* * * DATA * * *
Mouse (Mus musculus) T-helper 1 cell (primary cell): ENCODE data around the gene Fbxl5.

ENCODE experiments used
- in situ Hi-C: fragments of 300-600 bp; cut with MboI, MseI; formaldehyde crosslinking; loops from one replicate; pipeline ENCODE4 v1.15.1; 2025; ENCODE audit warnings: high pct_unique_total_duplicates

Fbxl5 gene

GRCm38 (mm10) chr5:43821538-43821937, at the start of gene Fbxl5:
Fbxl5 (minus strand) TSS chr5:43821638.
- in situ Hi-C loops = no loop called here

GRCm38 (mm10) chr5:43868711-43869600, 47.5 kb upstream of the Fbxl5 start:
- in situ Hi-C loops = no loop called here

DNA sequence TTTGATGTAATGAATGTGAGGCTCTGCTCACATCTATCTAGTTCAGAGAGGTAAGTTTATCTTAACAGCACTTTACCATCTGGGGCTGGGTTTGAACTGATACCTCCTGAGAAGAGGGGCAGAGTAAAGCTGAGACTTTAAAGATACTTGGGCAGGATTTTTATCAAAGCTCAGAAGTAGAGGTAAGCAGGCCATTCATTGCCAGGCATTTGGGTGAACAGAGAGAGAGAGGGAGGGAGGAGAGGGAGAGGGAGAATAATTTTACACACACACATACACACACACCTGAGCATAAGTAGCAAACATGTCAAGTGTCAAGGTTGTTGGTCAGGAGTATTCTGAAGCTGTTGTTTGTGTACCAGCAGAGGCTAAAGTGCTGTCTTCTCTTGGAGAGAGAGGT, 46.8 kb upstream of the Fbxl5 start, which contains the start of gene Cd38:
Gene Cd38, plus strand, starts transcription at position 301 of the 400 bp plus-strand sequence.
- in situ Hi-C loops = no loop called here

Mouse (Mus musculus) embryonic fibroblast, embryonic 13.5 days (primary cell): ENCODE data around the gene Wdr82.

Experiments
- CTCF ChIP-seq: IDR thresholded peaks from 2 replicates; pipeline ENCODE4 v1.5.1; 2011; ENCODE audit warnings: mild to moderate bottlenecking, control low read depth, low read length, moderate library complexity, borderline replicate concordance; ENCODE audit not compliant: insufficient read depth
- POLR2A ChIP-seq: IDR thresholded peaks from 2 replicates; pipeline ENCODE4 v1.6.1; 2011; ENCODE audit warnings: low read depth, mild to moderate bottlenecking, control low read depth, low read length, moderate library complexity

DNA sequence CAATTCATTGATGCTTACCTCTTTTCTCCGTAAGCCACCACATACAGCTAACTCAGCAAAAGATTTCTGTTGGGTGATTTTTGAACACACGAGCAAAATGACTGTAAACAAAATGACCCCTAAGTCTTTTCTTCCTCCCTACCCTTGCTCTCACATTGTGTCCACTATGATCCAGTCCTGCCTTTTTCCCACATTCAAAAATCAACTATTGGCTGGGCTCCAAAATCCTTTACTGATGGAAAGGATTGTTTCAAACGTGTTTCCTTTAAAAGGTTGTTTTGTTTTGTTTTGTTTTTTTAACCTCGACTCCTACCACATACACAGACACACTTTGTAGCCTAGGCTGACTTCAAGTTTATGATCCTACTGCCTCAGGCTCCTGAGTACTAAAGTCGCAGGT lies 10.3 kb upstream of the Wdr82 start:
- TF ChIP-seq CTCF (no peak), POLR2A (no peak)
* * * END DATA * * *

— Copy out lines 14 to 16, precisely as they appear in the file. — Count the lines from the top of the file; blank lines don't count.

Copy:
Experiments
- CTCF ChIP-seq: IDR thresholded peaks from 2 replicates; pipeline ENCODE4 v1.5.1; 2011; ENCODE audit warnings: mild to moderate bottlenecking, control low read depth, low read length, moderate library complexity, borderline replicate concordance; ENCODE audit not compliant: insufficient read depth
- POLR2A ChIP-seq: IDR thresholded peaks from 2 replicates; pipeline ENCODE4 v1.6.1; 2011; ENCODE audit warnings: low read depth, mild to moderate bottlenecking, control low read depth, low read length, moderate library complexity